Allsopp Contemporary and Wedel Fine Art announce a collaborative group show that deals
with fear. Through the works of thirteen established and emerging artists from India, China,
France, the UK and the USA, the exhibition examines differing interpretations of fear, and its
relationship to current global concerns.
Fear of terrorism stalks the 21st century. Sun Yuan and Peng Yu’s I am Here shows an Afghani rifleman peering through a bullet hole in the wall. Whether the perpetrator or the victim of some act of violence, the gaze instills fear both of the man and the circumstance in which he finds himself. Yin Xinzhen’s vast patchwork of clothes and fabricated ‘forbidden’ objects in Dangerous Things In Baggage, addresses the repercussions of fear in our everyday lives and how restrictions are forced upon us. Equally, Shilpa Gupta tackles the culture of fear that is ever-present on city streets the world over. In a series of prints she documents the carriage of a suitcase marked with the words “THIS IS NOT AN EXPLOSIVE” through the streets of London, invoking terror among passers-by.
Jake and Dinos Chapman’s, All Good Things Come To An End, gets down to more gruesome details. Inviting the viewer to observe a nightmarish scene of bloody war, the work suggests death, fear and destruction as pre-requisites for the understanding of human existence. Similarly, Alexander Hoda’s, War Memorial, displays a pile of writhing, drowning animals, clambering one on top of another. In both works, outlandish scenes of devastation are graphically depicted so that fear can be realised and thus rationalized.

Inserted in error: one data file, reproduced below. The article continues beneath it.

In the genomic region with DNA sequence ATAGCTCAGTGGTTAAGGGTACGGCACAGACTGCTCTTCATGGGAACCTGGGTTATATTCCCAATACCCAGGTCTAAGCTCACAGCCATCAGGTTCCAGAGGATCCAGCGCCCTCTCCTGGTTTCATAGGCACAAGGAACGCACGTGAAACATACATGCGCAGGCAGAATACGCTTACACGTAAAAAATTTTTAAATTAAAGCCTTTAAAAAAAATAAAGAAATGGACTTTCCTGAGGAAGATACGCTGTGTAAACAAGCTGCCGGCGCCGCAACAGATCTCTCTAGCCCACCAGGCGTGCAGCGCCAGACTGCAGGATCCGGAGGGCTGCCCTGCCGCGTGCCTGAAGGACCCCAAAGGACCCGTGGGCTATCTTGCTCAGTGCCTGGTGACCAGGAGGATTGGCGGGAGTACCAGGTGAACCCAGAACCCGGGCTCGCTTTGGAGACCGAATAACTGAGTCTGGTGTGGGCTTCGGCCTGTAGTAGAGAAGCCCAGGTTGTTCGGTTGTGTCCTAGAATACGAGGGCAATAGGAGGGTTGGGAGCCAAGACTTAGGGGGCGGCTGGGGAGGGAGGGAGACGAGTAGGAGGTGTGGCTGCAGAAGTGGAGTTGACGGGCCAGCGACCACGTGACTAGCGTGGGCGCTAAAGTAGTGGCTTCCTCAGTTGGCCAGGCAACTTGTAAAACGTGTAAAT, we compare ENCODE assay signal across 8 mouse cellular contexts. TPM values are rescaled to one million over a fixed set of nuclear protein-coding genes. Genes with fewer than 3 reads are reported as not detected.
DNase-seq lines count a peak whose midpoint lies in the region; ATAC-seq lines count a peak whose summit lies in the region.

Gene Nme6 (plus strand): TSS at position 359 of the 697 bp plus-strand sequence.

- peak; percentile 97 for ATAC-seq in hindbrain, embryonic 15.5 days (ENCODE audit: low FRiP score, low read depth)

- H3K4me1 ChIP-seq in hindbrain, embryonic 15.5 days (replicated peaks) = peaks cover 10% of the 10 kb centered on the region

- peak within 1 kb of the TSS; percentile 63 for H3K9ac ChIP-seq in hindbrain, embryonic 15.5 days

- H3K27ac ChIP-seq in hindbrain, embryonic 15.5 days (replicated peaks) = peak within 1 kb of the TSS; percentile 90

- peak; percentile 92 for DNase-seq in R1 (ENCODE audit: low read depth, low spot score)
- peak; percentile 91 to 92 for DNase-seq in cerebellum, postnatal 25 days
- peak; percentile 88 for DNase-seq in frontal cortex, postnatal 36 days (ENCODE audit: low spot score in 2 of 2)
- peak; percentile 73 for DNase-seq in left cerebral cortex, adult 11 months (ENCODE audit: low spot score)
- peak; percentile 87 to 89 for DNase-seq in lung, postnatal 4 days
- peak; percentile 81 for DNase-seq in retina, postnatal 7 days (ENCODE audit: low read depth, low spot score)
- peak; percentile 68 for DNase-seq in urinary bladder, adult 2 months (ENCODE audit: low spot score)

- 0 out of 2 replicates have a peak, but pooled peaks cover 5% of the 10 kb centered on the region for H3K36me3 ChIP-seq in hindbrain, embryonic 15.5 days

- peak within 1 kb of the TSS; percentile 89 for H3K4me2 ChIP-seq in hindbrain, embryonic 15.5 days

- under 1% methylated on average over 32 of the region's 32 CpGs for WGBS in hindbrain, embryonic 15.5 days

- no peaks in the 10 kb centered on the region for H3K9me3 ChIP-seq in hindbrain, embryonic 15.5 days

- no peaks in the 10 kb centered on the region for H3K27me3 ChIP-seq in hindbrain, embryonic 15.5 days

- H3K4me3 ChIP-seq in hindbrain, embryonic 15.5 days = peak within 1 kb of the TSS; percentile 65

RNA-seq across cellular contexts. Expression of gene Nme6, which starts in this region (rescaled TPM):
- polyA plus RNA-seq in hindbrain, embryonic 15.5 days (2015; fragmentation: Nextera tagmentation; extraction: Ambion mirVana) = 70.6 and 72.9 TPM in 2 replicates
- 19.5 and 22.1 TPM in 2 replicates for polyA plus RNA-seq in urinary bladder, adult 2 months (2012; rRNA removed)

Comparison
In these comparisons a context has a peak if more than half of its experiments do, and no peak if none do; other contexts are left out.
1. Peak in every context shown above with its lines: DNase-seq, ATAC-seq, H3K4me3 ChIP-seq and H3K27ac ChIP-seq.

Shi Jinsong’s, Na Zha Baby Boutique, is a black steel baby pram that looks more like a weapon than a pushchair, subverting the notion of infancy as simple and comfortable. Also discomforting is Nicolas Pol’s, Collateral Child Body Bag. Emblazoned with the same crest that is found on US army coffins, the bag conjures thoughts of how dead children are returned from war zones. Though empty, it represents unrealized fear.
While these works relate to real life events, the three word pieces by Martin Creed, Jack Pierson and Christopher Wool that respectively read, Don’t Worry, Torment and Fear, describe familiar human responses. They punctuate the exhibition by re-mystifying fear and anxiety as abstract human emotions, devoid of cause or effect. The exhibition seeks to examine fear in contemporary society, not simply as a collective condition, but as a personal, often irrational, instinct that is fundamental to who we are and how we interact with the world around us.
8 Conlan St, W10 5AR - London